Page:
In Game 2, they generated 2.9 expected goals in the 58 minutes Ilya Samsonov was in the net. That’s a fine defensive showing by the Leafs! They made mistakes and were punished for a few of them, but it’s awfully hard to expect to beat a team that can scatter 30-goal scorers on three different lines by a score of 2-1, yet that’s what the finishing of the Leaf forwards is forcing their defense/goaltending to have to do.

The Maple Leafs have now scored two goals in four straight games dating back to the Tampa series. In this series, they have scored four goals on 73 shots, a .945 SV% for Sergei Bobrovsky. They have created 9.19 expected goals, but they have scored just four actual goals. In Game 2, they took nine shots from the slot in the third period alone and scored zero times.

The Leafs are no stranger to opposing goalies posting extremely high SV% clips against them in the playoffs — Carey Price and Joonas Korpisalo both did it in 2021 and 2020, respectively — but in both of those cases, it had a lot to do with the defense in front of them. Those series were defined by Montreal and Columbus mucking up the neutral zone and defending the slot meticulously, keeping the Leafs to the outside, denying them high-quality looks, and making life easier on their goalies. I came away from those series more frustrated about the Leafs’ inability to get to the greasy areas than I did about the other team’s goaltending.

This series has been the opposite, and the third period of Game 2 was a prime example. Florida’s defense has been poor (especially for a playoff team) all year long and a quick look at the roster will tell us why. We came into this series expecting the Leaf offense to be able to batter that group, and they are… in terms of chances. I’d argue that the Leafs created more Grade A chances in the third period of Game 2 than they have had in multiple Game 7s over the last few years combined. For anyone who thought the Leafs were “goalie’d” by Carey Price in 2021, this should be a good reminder of what getting “goalie’d” actually looks like.

I don’t have much interest in offering the classic coach-speak/Hockey Man lines where we anchor our critique based on which goals go in as if goaltending is an opaque concept incapable of being squared in our analysis. We can talk about Toronto’s skaters in their own end making a costly turnover here and there, but how about Florida’s entire team of skaters losing every puck battle, turning it over, failing to defend the rush, and getting caved in for minutes on end for wide stretches of two straight games?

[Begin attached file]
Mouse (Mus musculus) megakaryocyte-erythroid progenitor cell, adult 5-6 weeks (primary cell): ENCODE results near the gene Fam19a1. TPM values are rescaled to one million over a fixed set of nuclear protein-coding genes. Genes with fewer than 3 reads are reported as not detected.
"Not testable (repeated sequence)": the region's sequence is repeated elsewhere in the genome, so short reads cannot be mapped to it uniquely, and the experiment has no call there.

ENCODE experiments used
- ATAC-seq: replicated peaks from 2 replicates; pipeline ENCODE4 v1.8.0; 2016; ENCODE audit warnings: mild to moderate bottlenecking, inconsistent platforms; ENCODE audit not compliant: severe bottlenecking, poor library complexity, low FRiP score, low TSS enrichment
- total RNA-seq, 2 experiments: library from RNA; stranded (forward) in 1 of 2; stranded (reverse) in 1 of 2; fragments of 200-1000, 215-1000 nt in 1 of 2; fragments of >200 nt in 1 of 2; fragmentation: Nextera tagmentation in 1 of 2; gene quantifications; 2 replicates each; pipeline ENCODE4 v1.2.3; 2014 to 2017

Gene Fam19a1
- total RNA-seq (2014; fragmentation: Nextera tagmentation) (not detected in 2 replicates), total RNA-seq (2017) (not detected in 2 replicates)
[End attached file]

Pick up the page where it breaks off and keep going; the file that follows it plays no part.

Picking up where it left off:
Right now, one team is getting killed defensively and the other team is doing mostly alright with a few glaring hiccups. I’m not going to spend more time talking about the latter than the former. I won’t ignore the hiccups, but I’m much more interested in talking about why the ragtag crew that is Florida’s defense has not put their team in a coffin. I pride myself on giving the readers an honest account of what’s going on out there, and this is my best attempt to do so.

Now, in fairness to the traditional coach-speak approach, there is more to this than analytics, and there is more to this than Sergei Bobrovsky. Every great save is also a failure of the shooter, and the Leafs aren’t paying their offensive stars $40 million to get their lunch money stolen in a big game by a hot goalie. Auston Matthews and John Tavares don’t make $11 million each to generate expected goals; they are paid to score actual goals. Take for example this chance from Game 2: